Thirty years under a sham agrarian reform program and one year under a progressive agrarian reform chief.
By DANIEL BOONE
There are at least two ironies concerning land reform. The first one is the fact that the Philippines remain to be among the top importers of rice despite being an agricultural country with the majority of its population being farmers. The second and more obvious is the fact that farmers remain to be the poorest among all sectors despite working tirelessly day-in, night-out, to put food on every Filipino table.
It is hard to just accept that the world is full of contradictions, especially when these have hindered the development of the country itself. And partly — if not fully—to blame is poor implementation of agrarian reform program in the country. For the longest time, the Department of Agrarian Reform (DAR) has failed to do its primary job of distributing lands to farmers.
This is why hopes were high when President Rodrigo Duterte appointed Rafael “Ka Paeng” Mariano as the secretary of the department. Former chairperson of peasant group Kilusang Magbubukid ng Pilipinas (KMP) and representative of peasant partylist Anakpawis in Congress, Mariano is the first legitimate farmer to assume the position as DAR chief. He is one with the hundreds of farmers who joined the 40,000-strong protest parallel to Duterte’s second State of the Nation Address.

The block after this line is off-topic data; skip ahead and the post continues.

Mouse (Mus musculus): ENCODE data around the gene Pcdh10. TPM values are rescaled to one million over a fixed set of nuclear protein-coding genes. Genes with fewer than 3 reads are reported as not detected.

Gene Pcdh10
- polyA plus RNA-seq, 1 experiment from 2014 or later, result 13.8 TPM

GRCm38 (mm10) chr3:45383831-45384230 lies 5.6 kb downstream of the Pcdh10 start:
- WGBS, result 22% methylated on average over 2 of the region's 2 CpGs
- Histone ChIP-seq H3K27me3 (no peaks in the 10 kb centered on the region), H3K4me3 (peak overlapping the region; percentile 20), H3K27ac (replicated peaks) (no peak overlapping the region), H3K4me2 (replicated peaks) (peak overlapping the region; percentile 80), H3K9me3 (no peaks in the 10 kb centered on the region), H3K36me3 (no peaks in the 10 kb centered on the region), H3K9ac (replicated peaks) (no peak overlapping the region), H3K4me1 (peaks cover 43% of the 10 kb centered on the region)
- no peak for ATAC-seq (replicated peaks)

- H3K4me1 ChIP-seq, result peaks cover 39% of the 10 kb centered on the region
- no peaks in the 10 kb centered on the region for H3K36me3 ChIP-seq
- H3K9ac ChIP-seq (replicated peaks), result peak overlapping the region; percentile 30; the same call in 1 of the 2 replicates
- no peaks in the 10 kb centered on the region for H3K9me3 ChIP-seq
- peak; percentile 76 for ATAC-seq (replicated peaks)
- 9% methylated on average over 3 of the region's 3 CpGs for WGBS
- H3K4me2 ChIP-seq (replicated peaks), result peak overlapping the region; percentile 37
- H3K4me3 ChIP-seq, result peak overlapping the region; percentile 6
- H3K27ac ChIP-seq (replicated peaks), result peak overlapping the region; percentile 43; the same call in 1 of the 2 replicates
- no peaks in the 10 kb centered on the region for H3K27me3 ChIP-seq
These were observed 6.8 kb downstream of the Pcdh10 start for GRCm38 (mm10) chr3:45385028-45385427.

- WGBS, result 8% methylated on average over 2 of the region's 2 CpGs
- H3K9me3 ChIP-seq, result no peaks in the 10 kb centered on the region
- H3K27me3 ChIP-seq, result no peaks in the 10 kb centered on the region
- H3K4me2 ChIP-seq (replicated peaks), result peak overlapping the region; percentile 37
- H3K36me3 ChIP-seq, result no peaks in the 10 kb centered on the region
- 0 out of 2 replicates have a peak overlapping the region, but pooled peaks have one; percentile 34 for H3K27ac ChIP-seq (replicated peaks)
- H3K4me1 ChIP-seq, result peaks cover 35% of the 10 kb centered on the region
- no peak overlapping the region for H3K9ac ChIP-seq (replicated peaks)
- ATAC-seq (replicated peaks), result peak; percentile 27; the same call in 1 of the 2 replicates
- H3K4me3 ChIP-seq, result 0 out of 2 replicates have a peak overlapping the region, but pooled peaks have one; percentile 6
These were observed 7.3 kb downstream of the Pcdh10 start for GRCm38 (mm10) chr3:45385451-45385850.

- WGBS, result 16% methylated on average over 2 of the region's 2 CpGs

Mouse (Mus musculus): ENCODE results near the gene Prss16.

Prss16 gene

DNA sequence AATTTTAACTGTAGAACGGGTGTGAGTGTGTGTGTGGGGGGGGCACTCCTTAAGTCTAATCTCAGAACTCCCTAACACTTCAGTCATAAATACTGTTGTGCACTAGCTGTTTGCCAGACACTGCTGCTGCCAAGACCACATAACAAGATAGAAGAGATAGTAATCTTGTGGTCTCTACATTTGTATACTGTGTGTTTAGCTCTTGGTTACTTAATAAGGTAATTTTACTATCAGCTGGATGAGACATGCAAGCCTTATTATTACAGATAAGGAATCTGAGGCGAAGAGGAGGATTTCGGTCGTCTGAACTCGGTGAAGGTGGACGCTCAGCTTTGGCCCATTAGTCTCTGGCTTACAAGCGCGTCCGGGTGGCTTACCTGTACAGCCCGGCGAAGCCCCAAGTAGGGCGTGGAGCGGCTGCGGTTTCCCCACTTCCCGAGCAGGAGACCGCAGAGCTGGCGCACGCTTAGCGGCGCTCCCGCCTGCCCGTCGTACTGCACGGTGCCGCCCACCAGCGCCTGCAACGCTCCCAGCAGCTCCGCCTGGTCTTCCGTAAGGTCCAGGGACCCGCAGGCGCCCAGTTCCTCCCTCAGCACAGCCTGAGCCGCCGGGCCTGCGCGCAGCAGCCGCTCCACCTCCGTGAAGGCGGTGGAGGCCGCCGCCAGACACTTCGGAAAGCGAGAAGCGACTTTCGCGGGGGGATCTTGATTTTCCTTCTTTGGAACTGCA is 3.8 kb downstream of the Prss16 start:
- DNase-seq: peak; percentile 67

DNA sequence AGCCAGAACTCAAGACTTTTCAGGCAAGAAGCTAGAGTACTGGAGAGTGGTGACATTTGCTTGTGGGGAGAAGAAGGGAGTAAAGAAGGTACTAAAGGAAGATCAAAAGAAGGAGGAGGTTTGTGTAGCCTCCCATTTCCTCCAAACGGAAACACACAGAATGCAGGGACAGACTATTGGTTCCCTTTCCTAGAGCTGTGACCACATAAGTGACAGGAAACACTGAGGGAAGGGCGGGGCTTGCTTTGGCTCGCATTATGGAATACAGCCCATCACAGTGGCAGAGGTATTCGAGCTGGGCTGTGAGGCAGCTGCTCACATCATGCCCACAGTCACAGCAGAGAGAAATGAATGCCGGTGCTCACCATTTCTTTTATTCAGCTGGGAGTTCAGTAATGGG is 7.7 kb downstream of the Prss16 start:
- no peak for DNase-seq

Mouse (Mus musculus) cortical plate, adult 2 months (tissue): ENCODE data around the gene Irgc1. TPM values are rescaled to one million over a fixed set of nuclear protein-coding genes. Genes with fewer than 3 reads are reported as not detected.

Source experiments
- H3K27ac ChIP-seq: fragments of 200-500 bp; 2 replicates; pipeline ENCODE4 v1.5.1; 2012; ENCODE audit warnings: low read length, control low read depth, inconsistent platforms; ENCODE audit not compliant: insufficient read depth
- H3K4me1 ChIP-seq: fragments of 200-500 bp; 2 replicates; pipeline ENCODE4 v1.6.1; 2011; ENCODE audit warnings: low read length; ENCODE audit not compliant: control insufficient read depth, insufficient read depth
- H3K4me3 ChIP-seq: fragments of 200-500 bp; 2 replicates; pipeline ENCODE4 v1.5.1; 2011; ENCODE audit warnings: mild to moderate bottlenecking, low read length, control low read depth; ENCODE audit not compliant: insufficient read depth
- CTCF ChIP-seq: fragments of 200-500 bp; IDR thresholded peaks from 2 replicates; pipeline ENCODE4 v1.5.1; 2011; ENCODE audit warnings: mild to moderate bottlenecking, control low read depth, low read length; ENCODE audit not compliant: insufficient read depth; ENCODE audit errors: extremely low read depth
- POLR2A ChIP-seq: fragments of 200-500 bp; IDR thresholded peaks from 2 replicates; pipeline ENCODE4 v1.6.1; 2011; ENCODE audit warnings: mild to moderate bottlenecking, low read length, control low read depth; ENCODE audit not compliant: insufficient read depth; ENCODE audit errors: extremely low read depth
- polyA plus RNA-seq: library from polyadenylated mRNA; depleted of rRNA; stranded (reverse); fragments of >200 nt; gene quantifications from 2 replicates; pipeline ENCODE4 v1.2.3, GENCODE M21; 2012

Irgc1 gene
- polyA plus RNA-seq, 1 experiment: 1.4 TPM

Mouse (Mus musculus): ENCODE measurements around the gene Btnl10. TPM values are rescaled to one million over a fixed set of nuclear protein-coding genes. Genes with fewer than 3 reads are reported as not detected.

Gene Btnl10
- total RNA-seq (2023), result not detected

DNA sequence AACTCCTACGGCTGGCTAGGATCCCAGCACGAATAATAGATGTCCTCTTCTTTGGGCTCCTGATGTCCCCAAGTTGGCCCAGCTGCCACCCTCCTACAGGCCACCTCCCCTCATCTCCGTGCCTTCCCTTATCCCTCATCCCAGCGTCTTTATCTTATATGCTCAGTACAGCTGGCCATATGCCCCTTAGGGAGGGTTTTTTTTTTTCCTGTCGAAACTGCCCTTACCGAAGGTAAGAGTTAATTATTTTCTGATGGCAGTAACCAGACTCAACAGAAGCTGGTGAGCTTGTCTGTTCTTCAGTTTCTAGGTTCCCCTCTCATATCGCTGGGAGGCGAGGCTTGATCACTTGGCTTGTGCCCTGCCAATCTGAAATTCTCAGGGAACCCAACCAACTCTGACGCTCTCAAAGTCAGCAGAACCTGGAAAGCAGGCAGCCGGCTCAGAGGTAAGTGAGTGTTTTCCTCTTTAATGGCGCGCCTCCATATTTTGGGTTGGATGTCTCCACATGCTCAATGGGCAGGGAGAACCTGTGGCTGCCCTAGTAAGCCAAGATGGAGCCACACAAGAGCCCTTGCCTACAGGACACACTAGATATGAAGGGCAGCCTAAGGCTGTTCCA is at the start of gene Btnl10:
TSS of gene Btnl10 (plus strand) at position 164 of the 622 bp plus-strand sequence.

Former peasant leader Mariano in DAR
The first thing Mariano did after taking his oath in the position was to remove the metal gates that surround DAR office. But apart from welcoming the farmers to the Agrarian Reform office, Mariano did spearhead distribution of lands and dismantling of haciendas across the archipelago. It started in his first months in office when he sped up land distribution in Hacienda Luisita in Tarlac, with at least 370 hectares of land was declared ready for acquisition.
Mariano also campaigned for a two-year moratorium on land use conversion, which hinders conversion of agricultural lands to other use, like commercial or residential. Provisions on the currently implemented Comprehensive Agrarian Reform Program (CARP) and its extension with reforms (CARPER) allow farmlands to be converted, and it has been used undeterred by landlords to retain ownership of the lands, said KMP Secretary General Antonio Flores.
The department order for the moratorium has been pending since last year in the Presidential Agrarian Reform Council (PARC), the highest policy-making and coordinating body for agrarian reform programs.
But as former mass leader, Mariano has united DAR with the farmers to collectively push for the institutionalization and passage of House Bill (HB) 555, otherwise known as the Genuine Agrarian Reform Bill (GARB). Progressive peasants believe GARB will -put an end to CARP and CARPER and truly distribute the lands to its tillers. The bill was first filed in the landlord-dominate Congress in 2008 by the late labor leader Crispin “Ka Bel” Beltran.
Three decades of bogus land reform program
Peasant groups like KMP and Unyon ng Manggagawa sa Agrikultura (UMA) have long declared CARP a failure.
An estimated 7.8 million hectares of land were to be distributed under CARP from 1988 up to 1998, but a law amending and re-channeling additional funds for the program extended the deadline for another 10 years. Come 2008, however, lands are still not fully distributed, which paved the way for another extension with reforms, also known as CARPER.